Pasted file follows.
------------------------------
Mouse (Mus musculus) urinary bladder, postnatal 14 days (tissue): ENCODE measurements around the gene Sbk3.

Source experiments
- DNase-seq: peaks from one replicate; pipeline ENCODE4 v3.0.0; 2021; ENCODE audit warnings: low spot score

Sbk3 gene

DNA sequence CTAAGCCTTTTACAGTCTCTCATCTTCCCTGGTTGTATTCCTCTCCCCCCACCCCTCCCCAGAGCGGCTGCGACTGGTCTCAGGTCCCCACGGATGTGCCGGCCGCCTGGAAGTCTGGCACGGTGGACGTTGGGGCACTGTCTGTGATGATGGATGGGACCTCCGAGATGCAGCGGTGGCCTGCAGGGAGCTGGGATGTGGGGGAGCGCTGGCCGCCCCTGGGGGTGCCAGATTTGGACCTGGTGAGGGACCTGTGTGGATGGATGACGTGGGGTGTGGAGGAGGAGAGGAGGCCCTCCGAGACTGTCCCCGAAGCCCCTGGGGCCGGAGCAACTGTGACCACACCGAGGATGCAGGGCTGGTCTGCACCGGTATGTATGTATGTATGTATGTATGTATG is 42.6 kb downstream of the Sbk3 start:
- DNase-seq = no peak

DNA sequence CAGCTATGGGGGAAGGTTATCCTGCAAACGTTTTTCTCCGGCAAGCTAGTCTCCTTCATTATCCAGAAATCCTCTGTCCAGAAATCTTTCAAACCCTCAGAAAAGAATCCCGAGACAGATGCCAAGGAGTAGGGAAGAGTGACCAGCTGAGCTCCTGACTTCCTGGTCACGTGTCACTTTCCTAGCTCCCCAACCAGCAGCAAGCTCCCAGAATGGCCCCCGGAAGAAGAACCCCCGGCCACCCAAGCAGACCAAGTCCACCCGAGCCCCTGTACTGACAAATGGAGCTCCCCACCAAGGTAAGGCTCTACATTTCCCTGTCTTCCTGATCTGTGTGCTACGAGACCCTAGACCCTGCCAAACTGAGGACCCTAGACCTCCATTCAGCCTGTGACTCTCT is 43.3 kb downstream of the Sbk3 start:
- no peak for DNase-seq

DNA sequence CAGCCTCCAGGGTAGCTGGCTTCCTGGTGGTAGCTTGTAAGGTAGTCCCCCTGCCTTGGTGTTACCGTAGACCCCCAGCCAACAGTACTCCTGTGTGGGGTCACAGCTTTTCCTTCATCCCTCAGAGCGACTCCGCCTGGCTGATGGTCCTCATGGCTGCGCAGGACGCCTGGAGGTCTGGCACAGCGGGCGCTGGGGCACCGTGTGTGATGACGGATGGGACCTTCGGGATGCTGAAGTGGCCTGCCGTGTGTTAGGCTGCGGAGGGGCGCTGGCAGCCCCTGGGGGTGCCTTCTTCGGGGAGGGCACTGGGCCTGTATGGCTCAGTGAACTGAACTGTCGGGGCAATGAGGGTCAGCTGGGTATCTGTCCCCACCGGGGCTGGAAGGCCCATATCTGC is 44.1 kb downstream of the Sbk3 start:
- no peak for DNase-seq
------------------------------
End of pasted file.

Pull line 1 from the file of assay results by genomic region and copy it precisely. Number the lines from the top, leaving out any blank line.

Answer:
Mouse (Mus musculus) urinary bladder, postnatal 14 days (tissue): ENCODE measurements around the gene Sbk3.